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Eye Protection

Need help? Need help? What eyewear do I need for the hazards in my workplace? There are several common hazards in the workplace that can result in damaging eye injuries, but many of these can be prevented if the correct eye protection is used. At Seton, we stock a variety of safety goggles and glasses in a range of styles to suit different applications.

It’s important to choose the right type of eye protection for specific tasks and individuals to ensure you get the best level of protection and a comfortable fit. This will enable employees to conduct their work safely, effectively and confidently, reducing the risk of injuries and helping to fulfil health and safety obligations.

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Making the appropriate eye protection available for your employees can reduce the risk and severity of any eye injuries. When eye accidents occur, they can vary in severity, from a small cut or irritation due to flying metal or a wood chip, through to partial or total blindness. Therefore, it’s essential to have the right type of protection and for employees to wear it when appropriate.

There is a wide range of eye protection products available, including safety goggles and glasses, depending on the type of work a person is undertaking and the level of protection they require. When you’re choosing eye protection for your workforce, you need to factor in the specific hazards that are present: how workers might be exposed; what other protective systems are in place; and what the vision requirements of individuals are.

Types of hazards

Industrial and manufacturing sites have many potential risk factors, and it’s vital that these are assessed correctly and the appropriate eyewear is worn by all those who are open to the dangers.

These can include splashes from metals or chemicals, as well as radiation or vapour from gases. Those operating power tools have the potential for debris or chippings to get into their eyes, and in areas where there are molten metals or radiant heat present, hot liquids could splash the eyes or sparks could be emitted. Other hazards can come from optical radiation or intense light, which in sectors involving lasers or welding can be emitted at a level that risks injury.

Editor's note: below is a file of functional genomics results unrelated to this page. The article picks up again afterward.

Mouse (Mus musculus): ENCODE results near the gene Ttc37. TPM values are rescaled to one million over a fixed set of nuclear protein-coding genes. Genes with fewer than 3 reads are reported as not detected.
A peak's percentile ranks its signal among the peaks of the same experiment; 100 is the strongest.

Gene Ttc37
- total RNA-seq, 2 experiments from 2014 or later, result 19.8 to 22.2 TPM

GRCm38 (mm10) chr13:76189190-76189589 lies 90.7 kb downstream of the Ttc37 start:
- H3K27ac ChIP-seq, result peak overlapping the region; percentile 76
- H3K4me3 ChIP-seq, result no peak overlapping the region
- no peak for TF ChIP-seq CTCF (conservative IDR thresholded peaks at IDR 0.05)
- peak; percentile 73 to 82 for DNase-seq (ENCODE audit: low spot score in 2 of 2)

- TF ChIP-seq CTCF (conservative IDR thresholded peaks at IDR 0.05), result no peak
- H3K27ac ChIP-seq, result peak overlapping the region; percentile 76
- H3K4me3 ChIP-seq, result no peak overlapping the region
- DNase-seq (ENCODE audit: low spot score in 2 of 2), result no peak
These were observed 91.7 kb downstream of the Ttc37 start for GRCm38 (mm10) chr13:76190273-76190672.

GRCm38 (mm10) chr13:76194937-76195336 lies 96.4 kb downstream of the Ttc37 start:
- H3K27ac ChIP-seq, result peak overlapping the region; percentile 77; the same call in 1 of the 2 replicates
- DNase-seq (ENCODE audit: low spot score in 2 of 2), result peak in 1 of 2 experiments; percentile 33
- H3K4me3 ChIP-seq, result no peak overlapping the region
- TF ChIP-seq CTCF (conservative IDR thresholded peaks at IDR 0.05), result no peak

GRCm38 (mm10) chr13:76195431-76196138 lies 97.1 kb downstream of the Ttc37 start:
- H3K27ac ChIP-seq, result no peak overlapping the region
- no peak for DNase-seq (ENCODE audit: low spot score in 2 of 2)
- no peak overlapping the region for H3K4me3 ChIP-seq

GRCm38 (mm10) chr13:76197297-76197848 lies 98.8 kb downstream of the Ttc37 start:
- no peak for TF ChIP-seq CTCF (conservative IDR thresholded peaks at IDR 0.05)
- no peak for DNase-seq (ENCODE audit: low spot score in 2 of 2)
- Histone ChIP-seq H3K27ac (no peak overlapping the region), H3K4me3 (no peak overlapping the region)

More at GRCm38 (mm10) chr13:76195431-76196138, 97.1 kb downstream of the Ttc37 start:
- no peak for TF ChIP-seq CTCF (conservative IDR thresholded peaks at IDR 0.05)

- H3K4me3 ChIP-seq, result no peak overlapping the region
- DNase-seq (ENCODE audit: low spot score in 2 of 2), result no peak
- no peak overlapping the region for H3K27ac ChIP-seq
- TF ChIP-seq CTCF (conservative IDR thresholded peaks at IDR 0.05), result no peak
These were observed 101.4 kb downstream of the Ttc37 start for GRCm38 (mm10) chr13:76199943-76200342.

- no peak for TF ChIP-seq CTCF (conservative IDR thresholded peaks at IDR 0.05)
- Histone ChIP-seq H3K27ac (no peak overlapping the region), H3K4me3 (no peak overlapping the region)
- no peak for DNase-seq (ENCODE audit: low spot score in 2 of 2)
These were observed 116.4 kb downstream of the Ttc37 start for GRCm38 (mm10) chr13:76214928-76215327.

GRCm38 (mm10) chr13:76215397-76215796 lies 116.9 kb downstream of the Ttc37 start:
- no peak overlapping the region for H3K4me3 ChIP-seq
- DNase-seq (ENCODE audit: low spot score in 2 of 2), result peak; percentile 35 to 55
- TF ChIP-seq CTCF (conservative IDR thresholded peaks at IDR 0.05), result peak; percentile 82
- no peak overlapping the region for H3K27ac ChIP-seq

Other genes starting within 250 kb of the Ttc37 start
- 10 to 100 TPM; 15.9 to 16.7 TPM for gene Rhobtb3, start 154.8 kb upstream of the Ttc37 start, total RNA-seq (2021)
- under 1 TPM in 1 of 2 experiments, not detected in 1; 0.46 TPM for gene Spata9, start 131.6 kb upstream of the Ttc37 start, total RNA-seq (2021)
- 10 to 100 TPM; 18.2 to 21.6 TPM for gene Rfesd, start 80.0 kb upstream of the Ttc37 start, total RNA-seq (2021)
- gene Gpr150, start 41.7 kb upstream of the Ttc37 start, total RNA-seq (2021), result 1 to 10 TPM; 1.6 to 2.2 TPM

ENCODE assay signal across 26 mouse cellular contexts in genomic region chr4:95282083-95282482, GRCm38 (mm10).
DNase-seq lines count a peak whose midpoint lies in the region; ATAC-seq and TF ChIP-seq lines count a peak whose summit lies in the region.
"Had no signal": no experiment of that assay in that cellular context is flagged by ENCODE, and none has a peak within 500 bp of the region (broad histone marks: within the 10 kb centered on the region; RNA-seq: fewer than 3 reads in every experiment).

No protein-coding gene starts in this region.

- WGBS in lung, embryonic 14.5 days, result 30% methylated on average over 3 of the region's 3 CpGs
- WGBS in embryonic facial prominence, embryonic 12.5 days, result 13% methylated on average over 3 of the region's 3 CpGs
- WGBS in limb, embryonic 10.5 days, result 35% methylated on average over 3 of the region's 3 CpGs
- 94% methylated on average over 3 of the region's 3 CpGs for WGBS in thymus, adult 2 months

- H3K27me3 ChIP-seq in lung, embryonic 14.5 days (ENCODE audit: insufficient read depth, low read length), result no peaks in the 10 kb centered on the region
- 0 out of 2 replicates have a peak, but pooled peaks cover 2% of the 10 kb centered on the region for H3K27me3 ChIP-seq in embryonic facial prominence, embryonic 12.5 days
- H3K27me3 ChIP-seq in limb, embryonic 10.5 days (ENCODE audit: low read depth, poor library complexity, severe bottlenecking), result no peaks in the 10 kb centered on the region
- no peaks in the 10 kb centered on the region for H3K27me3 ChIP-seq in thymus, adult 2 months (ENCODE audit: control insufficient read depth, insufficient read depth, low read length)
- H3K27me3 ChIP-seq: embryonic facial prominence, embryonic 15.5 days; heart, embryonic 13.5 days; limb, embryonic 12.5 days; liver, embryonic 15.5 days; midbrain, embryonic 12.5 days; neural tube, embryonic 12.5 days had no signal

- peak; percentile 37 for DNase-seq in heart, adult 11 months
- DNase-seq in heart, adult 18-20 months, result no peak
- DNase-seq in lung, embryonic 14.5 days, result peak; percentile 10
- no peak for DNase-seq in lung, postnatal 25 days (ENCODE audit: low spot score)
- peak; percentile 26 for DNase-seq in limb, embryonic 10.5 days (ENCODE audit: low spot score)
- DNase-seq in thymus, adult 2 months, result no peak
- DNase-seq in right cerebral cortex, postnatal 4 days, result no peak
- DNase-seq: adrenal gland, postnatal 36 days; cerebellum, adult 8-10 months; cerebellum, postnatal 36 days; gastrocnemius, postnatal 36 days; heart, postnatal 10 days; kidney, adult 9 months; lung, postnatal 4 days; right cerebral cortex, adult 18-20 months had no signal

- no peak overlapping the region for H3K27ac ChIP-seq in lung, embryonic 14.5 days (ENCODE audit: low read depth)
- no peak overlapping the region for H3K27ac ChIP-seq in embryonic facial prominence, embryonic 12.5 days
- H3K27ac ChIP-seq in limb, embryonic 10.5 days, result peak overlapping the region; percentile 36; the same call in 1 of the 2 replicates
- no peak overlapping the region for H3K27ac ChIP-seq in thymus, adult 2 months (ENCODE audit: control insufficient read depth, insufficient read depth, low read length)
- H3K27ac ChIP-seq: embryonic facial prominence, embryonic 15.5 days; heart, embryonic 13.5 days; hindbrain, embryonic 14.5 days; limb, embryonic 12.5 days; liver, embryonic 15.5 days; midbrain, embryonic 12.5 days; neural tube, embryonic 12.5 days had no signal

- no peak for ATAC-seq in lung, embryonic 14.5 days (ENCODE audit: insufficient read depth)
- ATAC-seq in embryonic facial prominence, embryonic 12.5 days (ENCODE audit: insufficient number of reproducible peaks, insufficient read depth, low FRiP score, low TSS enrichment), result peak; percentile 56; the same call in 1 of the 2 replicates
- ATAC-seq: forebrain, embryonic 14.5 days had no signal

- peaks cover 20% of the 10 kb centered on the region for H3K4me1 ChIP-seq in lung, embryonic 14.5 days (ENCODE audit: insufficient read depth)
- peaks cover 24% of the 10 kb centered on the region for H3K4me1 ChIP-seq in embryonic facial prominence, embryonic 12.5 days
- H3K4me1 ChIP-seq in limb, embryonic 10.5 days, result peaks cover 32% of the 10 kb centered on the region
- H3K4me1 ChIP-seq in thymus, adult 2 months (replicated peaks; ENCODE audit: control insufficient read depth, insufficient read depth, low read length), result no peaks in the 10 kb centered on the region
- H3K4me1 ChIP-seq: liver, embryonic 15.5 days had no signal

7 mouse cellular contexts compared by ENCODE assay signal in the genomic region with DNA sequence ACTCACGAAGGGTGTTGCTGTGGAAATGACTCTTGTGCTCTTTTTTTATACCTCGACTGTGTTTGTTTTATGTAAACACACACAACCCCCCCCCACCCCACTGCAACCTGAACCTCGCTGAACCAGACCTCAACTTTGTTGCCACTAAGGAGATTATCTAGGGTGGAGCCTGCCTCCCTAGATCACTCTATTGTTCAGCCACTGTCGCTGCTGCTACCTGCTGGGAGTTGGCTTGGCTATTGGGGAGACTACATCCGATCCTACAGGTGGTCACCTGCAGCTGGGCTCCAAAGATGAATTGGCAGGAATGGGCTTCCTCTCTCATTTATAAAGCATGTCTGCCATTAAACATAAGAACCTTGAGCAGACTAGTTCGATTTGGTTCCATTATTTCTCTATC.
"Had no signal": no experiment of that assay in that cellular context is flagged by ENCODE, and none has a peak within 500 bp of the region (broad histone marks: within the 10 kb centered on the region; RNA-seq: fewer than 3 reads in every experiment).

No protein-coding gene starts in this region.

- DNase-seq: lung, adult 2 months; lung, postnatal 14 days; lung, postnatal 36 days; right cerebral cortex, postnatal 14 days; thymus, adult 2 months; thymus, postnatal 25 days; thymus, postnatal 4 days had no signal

Specialist eye protection should be used as the last line of defence, after all other safety procedures have failed. Therefore, it’s vital to not just look at how you can protect workers in these situations but also how you can mitigate the level of risk in the first instance.

Eye protection buying guide

As there is such a variety of safety eyewear on the market, it’s important to select the products that are best suited to the individual setting. This will provide workers with the right level of protection, while enabling them to carry out their work unhindered.

There are several job roles that can require specialist eye protection, including construction, manufacturing, car repairs, carpentry, plumbing, electrical work, welding and general maintenance. To choose the appropriate eyewear for each task, you need to consider the type of hazard, the protection that is suitable, and which type of lens you should have.

Forms of eye protection

Not all safety eyewear is the same, and you need to consider what options are the most beneficial for your individual circumstances.

Safety glasses provide a comfortable fit for users and come in a selection of styles. However, they won’t protect against dust, molten metal or gas getting into the eye.

Safety goggles can be used on top of standard prescription glasses and offer protection from all risks. If you also require protection for the face, a safety face shield can be used, but this won’t keep out gases or dust.

Lens styles

It’s possible to have different styles of lens fitted to the eye protection, which can enhance vision in certain circumstances or provide additional protection.

Clear lenses are suitable for general applications inside that need impact protection. Smoke lenses give protection from the sun, hazardous lights and excessive glare but still enable the full recognition of colours.

Yellow lenses are suitable in low-level light situations, artificial light and during dusk and dawn. Indoor/outdoor styles have a light tint to the lens that is best suited to workers who move from inside to outside regularly.

In circumstances where infrared or ultraviolet radiation is a risk factor, specialist infrared lenses can be used. These are not suitable for general use.

Anti-mist or anti-scratch products are also available to prevent a user’s vision from being obstructed.


Does safety eyewear provide protection from UVA and UVB rays?

Those safety glasses that are manufactured with polycarbonate lenses will provide 99% absorption of UV light.

What happens if I require prescription eyewear?

For workers who already wear prescription glasses, some safety goggles can be worn over the top of them. It’s also possible to have prescription safety glasses manufactured if you’re going to be wearing them regularly.

Do I need non-vented, indirect vented or vented goggles?

This will depend on the level of protection that you require from liquids, dust and vapour. Non-vented products offer full protection, whereas vented eyewear is suited for impact risks. Indirect vented goggles give protection through a covered vent that circulates air but stops liquids getting in.